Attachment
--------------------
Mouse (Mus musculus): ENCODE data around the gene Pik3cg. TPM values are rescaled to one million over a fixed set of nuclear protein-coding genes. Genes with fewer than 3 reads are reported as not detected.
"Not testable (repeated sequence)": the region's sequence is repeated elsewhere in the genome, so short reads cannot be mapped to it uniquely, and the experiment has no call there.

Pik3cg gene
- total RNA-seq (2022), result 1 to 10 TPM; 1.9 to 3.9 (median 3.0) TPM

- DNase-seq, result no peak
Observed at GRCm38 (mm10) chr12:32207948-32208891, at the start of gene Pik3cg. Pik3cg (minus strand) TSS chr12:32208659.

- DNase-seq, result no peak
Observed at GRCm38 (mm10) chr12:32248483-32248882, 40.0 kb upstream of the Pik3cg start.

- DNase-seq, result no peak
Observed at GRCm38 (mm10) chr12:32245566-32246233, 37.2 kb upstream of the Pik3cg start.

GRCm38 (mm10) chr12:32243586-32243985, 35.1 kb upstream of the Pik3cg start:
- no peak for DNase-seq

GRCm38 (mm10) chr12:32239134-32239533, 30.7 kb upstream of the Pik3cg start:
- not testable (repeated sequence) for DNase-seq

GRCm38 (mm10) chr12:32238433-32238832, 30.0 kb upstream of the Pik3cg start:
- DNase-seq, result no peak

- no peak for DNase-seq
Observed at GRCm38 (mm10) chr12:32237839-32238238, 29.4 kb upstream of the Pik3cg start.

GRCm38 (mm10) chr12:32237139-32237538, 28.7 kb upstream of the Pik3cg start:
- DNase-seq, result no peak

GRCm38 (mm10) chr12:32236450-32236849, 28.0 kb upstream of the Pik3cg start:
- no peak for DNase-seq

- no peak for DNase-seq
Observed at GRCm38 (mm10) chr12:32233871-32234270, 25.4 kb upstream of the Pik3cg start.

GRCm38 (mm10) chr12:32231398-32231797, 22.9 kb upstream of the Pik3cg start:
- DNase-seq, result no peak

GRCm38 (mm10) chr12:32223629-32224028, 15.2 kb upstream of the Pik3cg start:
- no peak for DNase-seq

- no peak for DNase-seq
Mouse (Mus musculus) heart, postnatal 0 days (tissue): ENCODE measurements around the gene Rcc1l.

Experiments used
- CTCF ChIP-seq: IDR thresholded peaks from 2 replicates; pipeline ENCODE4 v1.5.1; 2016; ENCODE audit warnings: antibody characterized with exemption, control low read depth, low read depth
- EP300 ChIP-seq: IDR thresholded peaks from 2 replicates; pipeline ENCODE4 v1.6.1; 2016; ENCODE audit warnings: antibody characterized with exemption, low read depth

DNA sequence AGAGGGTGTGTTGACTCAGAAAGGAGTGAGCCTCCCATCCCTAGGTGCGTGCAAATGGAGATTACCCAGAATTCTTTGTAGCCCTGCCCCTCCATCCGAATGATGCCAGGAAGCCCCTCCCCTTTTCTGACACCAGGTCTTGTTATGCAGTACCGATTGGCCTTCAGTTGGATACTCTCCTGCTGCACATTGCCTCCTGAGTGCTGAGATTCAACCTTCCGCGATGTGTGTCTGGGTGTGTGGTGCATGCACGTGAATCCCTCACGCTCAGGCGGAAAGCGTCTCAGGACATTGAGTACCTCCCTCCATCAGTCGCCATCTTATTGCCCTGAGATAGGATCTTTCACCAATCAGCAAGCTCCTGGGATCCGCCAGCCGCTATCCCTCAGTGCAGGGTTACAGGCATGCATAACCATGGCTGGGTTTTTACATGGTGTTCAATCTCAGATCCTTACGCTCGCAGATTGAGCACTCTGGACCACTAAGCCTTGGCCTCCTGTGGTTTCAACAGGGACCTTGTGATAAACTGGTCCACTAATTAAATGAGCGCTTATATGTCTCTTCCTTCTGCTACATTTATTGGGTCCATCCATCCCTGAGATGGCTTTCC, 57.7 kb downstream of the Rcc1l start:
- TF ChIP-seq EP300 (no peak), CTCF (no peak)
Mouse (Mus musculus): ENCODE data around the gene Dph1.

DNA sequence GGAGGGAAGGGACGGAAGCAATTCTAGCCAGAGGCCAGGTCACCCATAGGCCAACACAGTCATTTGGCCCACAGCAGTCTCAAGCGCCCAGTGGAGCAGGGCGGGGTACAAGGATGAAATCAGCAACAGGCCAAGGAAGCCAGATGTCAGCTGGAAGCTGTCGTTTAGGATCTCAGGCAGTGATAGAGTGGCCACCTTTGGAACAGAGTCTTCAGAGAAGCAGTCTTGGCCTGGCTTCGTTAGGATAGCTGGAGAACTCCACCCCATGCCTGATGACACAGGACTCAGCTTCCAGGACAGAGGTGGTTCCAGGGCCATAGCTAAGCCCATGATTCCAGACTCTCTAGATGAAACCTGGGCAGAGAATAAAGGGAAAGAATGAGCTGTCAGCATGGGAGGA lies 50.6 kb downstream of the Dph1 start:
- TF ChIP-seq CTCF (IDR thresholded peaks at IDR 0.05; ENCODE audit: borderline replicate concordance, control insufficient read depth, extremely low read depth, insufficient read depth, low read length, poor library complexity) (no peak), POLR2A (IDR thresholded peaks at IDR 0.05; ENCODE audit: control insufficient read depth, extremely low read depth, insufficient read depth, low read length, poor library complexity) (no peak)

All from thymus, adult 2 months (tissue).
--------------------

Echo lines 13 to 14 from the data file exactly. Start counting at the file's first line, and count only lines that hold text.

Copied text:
GRCm38 (mm10) chr12:32239134-32239533, 30.7 kb upstream of the Pik3cg start:
- not testable (repeated sequence) for DNase-seq